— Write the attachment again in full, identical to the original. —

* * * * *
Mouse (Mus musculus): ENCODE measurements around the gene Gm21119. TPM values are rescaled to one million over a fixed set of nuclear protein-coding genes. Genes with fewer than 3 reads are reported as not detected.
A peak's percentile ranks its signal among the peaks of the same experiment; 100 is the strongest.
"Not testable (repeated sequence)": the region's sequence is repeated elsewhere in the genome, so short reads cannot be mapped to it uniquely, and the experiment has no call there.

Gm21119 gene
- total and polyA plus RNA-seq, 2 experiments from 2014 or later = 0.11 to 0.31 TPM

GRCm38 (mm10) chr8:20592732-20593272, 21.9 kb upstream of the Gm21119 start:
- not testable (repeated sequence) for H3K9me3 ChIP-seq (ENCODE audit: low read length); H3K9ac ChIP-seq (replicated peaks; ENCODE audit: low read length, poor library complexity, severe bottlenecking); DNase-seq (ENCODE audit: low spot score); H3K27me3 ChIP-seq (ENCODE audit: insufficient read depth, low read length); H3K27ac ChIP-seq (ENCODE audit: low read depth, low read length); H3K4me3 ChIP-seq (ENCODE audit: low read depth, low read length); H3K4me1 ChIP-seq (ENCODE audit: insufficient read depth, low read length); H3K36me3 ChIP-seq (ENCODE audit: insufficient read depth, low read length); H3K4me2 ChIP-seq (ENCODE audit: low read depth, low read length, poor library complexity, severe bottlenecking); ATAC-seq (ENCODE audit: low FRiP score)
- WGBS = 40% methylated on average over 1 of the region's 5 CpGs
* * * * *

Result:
Mouse (Mus musculus): ENCODE measurements around the gene Gm21119. TPM values are rescaled to one million over a fixed set of nuclear protein-coding genes. Genes with fewer than 3 reads are reported as not detected.
A peak's percentile ranks its signal among the peaks of the same experiment; 100 is the strongest.
"Not testable (repeated sequence)": the region's sequence is repeated elsewhere in the genome, so short reads cannot be mapped to it uniquely, and the experiment has no call there.

Gm21119 gene
- total and polyA plus RNA-seq, 2 experiments from 2014 or later = 0.11 to 0.31 TPM

GRCm38 (mm10) chr8:20592732-20593272, 21.9 kb upstream of the Gm21119 start:
- not testable (repeated sequence) for H3K9me3 ChIP-seq (ENCODE audit: low read length); H3K9ac ChIP-seq (replicated peaks; ENCODE audit: low read length, poor library complexity, severe bottlenecking); DNase-seq (ENCODE audit: low spot score); H3K27me3 ChIP-seq (ENCODE audit: insufficient read depth, low read length); H3K27ac ChIP-seq (ENCODE audit: low read depth, low read length); H3K4me3 ChIP-seq (ENCODE audit: low read depth, low read length); H3K4me1 ChIP-seq (ENCODE audit: insufficient read depth, low read length); H3K36me3 ChIP-seq (ENCODE audit: insufficient read depth, low read length); H3K4me2 ChIP-seq (ENCODE audit: low read depth, low read length, poor library complexity, severe bottlenecking); ATAC-seq (ENCODE audit: low FRiP score)
- WGBS = 40% methylated on average over 1 of the region's 5 CpGs